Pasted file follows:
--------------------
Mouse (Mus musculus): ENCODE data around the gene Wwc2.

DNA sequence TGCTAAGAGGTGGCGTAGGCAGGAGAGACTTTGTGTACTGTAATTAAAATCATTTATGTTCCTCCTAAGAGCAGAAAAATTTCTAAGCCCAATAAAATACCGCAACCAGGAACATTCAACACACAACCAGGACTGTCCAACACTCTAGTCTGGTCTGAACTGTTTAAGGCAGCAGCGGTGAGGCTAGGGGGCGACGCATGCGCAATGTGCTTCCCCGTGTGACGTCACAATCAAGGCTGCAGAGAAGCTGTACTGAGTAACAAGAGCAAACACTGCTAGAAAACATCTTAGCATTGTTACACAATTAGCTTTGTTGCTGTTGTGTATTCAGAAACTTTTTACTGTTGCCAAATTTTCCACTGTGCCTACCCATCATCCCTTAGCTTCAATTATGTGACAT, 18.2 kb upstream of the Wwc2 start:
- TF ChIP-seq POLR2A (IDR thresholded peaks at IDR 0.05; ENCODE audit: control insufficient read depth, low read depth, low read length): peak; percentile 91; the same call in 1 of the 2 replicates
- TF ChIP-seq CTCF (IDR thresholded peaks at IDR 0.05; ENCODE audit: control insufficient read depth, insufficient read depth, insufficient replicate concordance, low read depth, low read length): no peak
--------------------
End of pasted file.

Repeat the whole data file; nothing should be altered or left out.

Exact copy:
Mouse (Mus musculus): ENCODE data around the gene Wwc2.

DNA sequence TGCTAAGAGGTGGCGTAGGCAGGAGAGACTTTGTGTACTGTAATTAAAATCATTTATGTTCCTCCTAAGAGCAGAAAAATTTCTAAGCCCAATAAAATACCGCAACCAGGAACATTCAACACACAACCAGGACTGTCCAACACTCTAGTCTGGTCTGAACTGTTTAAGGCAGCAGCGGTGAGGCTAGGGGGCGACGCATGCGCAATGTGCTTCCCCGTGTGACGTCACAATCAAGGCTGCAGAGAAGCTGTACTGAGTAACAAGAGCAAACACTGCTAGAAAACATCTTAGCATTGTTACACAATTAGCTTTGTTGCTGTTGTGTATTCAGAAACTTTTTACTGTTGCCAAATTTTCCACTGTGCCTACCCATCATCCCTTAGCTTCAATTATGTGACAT, 18.2 kb upstream of the Wwc2 start:
- TF ChIP-seq POLR2A (IDR thresholded peaks at IDR 0.05; ENCODE audit: control insufficient read depth, low read depth, low read length): peak; percentile 91; the same call in 1 of the 2 replicates
- TF ChIP-seq CTCF (IDR thresholded peaks at IDR 0.05; ENCODE audit: control insufficient read depth, insufficient read depth, insufficient replicate concordance, low read depth, low read length): no peak